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Last Updated: Monday, 5 March 2007, 22:19 GMT
History of a shipbuilding family
By Karin Goodwin
BBC Scotland news website

It started more than 100 years ago when the four Ferguson brothers - Peter, Daniel, Louts and Robert - decided to go it alone.

Shipyard worker - generic
Ferguson's bosses insist the yard has a future

In March 1903 Ferguson Shipbuilders leased the Newark Shipyard in Port Glasgow for 500 a year and secured their first order for two steam tugs.

They had launched themselves successfully as part of Glasgow's buzzing shipbuilding industry.

A century later the company is facing an uncertain future.

It has been claimed that up to 99 of the remaining 126-strong Ferguson staff are to be made redundant.

The company insists the yard is staying open.

However, Jim Moohan, chairman of the Confederation of Shipbuilding and Engineering Unions, believes that unless the Scottish Executive awards it a major 14m contract for a fisheries protection vessel, the yard will close within the year.

Whatever happens, the latest redundancies will be a bitter blow for a once bustling yard, which has launched more than 300 ships since it opened for business.

As the Clyde - once a vibrant hive of frenetic activity, reverberating with the sound of riveting and billowing with smoke - gradually fell quiet, Ferguson Shipbuilders fought against the gradual decline of Scottish shipbuilding.

There are now no other merchant yards open on the lower Clyde. BAE Systems is the only other firm operating on the Glasgow waterway.

It was a close knit company, it tended to be brothers, or uncles, or cousins that worked there and they would recommend others
Vincent Gillen
McLean Museum

One of the smaller yards, its status as a family firm has been both a blessing and a curse, allowing it to swing between periods of phenomenal successes and intense anxiety, according to Vincent Gillen of the McLean Museum, Greenock.

"It was a family employer and as such was more susceptible to changes in the market place," he said.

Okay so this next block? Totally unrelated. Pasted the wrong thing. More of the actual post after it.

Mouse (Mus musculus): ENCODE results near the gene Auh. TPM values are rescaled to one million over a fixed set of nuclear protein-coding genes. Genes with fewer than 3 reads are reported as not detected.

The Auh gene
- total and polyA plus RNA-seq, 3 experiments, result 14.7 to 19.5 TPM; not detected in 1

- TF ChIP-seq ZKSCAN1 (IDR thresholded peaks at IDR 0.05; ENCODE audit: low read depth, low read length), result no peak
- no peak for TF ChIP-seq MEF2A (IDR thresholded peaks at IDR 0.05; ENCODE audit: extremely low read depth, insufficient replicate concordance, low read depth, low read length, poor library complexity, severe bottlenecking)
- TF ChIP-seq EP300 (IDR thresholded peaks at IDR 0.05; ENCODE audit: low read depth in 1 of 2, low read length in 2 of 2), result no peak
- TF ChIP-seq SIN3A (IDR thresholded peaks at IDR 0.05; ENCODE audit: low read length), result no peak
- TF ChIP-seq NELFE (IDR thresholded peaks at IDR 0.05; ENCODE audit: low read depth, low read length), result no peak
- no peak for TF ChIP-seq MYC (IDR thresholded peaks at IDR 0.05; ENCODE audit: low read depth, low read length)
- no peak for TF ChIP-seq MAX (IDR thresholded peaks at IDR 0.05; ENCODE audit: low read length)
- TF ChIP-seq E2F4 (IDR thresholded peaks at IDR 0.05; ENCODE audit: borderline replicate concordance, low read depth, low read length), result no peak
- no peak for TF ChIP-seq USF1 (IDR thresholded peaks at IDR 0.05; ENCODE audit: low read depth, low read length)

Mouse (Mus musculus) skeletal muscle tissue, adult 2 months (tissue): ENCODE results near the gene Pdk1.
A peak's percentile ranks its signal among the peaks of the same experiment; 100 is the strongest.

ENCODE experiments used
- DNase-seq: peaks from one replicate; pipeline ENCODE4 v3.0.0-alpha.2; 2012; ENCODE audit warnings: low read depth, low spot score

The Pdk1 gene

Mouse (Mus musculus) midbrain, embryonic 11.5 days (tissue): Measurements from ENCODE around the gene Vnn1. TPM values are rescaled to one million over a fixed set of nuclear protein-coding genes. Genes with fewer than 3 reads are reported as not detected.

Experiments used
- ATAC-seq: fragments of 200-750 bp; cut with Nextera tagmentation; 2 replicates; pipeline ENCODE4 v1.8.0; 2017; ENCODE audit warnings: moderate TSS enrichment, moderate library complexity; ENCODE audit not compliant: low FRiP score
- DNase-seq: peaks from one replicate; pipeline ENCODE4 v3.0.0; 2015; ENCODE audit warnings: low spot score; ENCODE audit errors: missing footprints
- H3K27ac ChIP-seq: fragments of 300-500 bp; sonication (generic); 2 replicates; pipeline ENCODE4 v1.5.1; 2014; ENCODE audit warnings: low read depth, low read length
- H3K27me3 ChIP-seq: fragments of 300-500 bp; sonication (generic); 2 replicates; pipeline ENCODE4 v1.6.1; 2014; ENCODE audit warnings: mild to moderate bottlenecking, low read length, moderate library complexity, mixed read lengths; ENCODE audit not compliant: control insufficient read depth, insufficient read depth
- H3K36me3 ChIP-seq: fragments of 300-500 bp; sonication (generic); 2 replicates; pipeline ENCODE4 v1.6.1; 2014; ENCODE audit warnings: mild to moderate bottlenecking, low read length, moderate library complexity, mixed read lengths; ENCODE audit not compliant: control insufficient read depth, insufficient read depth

Although it did not pull in the big orders achieved by larger companies, there were many advantages.

"It was a close knit company - it tended to be brothers, or uncles, or cousins that worked there and they would recommend others," said Mr Gillen.

"It used to be that the nature of shipbuilding was you would go where the work was, but in a smaller yard I would think there would be a greater pull to stay, a loyalty to the people you were working alongside.

"Because it was a small company it was forced to specialise. It started making dredgers and then expanded into small ferries and so on. It faced many pressures over the years so they had to develop other skills."

The company has passed through many hands since it was set up by the band of brothers.

Closure threats

After the death of Bobby Ferguson in 1954, the company was sold to Lithgow's Ltd, and in 1969 became part of the Scott Lithgow Group.

In 1980 the yard amalgamated with the Ailsa yard at Troon, forming Ferguson-Ailsa within British Shipbuilders, and nine years later was sold to the Greenock engineers Clark Kincaid, becoming part of the HLD Group.

The management board has been through many transformations, but the old ethos has remained. Many believe its good management has allowed it to weather the shipbuilding storms, avoiding previous closure threats.

A hundred years ago the river would have been a hive of activity and the din of the riveting deafening
Michael Moss
Glasgow University

The most recent came two years ago when it lost a vital contract to a Polish rival, laying off 34 temporary workers.

Although a Caledonian MacBrayne ferry contract later offered a lifeline, there are currently no new orders on the books.

"It's really sad, but in some ways there seems to be a relentless inevitability about it," said Mr Gillen.

"It's part of strong heritage and tradition - there's a real pride in having it in the town. In a small town like Port Glasgow everyone knows someone who works there.

"We've seen it go from thousands to hundreds and there is a certain amount of resignation about this announcement."

International equality

But for Professor Michael Moss, of Glasgow University, the prognosis is not so bleak.

He believes that the yard could take on design or repair work, and claims there will eventually come a time when the international economy has been equalised and shipbuilding may return to the Clyde.

"A hundred years ago the river would have been a hive of activity and the din of the riveting deafening," he said.

"Now Ferguson is the only merchant yard left, which is very sad. But I don't think it's true to say that it's inevitable that no ships will ever be built here again. I suspect that one day the industry may re-emerge."


SEE ALSO
Shipyard workers in crisis talks
05 Mar 07 |  Glasgow and West

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